Planetary bonanza

Last month delivered a bumper crop to planet hunters, with  NASA’s Kepler mission announcing the discovery of 715 new planets on 26th February.  All of the planets are in multiple systems orbiting a total of 305 stars; 94% of the planets discovered are smaller than Neptune; and four of the planets are less than 2.5 times the size of Earth and orbit their star’s habitable zone. The habitable zone is a region around a star where liquid water could exist on the surface of solid planets.  This new dataset also shows that small planets in multiple systems appear to have flat and circular orbits that are similar to the planets in our inner Solar System.

Kepler’s multiple-transiting planet systems. For edge-on planetary system, the planets eclipse or ‘transit’ their host star as seen from the vantage point of the observer. (Credit: NASA)

The Kepler spacecraft was launched in 2009, and the mission’s goal has been to search for terrestrial planets in their host star’s habitable zone using the transit method.  The telescope has 1.4-m primary mirror and one instrument: a 0.95-m photometer which comprises an array of 42 CCDs that measure stellar brightness variations over a wide, 15-degree field of view. The primary mission, which started collecting data in May 2009 and ended in November 2012, targeted almost 150,00 stars in a single star field in Cygnus-Lyra region. Each star was continuously monitored over the 3.5 year period.  With the failure of a second of its four gyroscope-like reaction wheel in May 2013, Kepler ceased its terrestrial exoplanet search phase.

However, the Kepler dataset continues to provide fantastic discoveries. The latest batch of 715 new planet discoveries are based on two years of data form May 2009 to March 2011. Of the ~150,000 stars that Kepler monitored for brightness variations during those two years, there are over 2,500 exoplanet candidates, and of these about 450 are potentially multiple planetary systems (meaning more than one planet per star).  Most exoplanet candidates are confirmed planet-by-planet, and three observed transits are generally required for a confirmation of an exoplanet.  This is generally a very time-consuming process.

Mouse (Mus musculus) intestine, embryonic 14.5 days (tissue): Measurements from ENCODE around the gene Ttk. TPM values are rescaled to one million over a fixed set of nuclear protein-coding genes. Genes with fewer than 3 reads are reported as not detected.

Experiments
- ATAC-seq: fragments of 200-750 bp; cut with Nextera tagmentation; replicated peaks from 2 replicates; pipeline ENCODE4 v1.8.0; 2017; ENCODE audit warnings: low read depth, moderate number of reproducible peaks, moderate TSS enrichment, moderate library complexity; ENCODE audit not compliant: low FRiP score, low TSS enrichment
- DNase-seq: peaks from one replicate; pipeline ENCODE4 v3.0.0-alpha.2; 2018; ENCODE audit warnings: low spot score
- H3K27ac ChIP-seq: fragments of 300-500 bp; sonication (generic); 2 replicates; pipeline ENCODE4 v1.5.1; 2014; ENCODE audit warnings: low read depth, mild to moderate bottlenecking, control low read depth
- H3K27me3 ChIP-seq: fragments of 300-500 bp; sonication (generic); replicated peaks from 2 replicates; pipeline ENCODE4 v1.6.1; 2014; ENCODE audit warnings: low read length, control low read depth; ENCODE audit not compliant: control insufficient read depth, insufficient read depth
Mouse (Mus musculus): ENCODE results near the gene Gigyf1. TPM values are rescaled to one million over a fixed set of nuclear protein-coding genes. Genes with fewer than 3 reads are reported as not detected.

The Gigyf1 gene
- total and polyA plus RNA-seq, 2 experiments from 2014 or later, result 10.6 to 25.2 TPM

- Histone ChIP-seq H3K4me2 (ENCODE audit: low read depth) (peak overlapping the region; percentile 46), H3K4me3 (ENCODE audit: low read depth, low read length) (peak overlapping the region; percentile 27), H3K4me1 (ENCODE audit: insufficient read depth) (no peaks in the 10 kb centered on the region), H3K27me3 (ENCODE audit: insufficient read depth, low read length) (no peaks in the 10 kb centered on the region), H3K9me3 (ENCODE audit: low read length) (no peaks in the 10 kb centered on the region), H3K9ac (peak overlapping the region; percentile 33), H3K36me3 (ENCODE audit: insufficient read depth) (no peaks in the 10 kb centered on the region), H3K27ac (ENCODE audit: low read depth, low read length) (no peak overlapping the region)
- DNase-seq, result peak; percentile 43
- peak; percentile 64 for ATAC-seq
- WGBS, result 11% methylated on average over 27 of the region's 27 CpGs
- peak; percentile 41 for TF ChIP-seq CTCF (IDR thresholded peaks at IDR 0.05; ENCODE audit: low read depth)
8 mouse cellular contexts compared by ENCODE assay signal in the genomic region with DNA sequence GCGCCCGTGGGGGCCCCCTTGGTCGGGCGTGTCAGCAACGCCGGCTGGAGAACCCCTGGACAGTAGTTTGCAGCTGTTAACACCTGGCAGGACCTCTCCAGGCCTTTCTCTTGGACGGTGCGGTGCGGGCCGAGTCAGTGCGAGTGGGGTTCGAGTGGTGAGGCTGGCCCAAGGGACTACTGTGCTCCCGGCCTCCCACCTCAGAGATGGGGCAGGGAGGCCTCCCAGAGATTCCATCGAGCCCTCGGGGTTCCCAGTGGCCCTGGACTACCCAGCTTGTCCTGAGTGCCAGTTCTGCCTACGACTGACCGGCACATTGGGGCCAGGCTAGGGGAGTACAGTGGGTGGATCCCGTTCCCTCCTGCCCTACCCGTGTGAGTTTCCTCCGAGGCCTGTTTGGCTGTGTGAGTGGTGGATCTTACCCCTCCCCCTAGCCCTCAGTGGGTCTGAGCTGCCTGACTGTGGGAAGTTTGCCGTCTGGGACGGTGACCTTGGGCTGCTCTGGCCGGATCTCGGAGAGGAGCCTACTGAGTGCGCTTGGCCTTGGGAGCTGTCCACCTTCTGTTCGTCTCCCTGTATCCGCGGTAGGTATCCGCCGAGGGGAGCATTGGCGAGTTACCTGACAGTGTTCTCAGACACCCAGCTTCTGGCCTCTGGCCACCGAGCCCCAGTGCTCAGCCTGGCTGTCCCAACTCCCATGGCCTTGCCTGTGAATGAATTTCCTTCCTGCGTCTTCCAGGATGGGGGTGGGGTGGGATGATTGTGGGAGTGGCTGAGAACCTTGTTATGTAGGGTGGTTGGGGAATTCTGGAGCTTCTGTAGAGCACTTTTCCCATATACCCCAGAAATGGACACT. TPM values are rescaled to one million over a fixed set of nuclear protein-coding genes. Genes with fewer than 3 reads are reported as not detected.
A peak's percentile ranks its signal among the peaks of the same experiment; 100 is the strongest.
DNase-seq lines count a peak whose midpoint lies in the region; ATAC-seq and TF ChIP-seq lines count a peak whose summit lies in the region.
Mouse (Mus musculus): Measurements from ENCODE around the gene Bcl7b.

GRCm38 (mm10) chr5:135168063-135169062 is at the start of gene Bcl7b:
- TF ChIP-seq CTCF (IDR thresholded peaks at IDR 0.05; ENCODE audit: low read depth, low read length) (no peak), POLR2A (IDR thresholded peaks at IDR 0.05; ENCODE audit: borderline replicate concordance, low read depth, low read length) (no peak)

Jack Lissauer from NASA’s Ames Research Center and collaborators used a statistical technique termed ‘verification by multiplicity’, a method that only works for multiple planet systems, to discover the 715 new planets.  The verification by multiplicity method uses the logic of probability.  The multiplicity method relies on the principal that planets are often clustered in multi-planet configurations, while ‘false positives’ occur randomly.  False positives are mistaken identifications for a potential planet, such as eclipsing binary stars and chance alignments in the Kepler sample. If false positives are random, then they are less likely to occur near the same star. Given this probability, if it appears that a there are several planet ‘signals’ near one star, it is unlikely that they are all false positives. Using this method, the team confirmed in a second paper, led by Jason Rowe from the SETI Institute, that 851 planet candidates in multiple planetary systems are valid planets.

Histogram of the number of planets by size for all known exoplanets. The blue bars represent the exoplanets population prior to the 26 Feb 2014 announcement, and the gold bars add Kepler’s newly-verified planets. (Credit: NASA Ames/W Stenzel)

The Kepler mission now accounts for 57% of all confirmed planets, bringing the total of confirmed exoplanets to 1,690. It is expected that hundreds more planets will be discovered as another two years of Kepler data is processes. The discovery of so many multi-planet systems, and lower mass planet, is extremely valuable for demographic studies and will significantly add to our understanding of the formation of solar systems that have Earth-like planets potentially capable of supporting life.

For more information, see

P.S. Happy birthday Kepler!  5 years strong

[Sheridan Lacey & Sarah Maddison]

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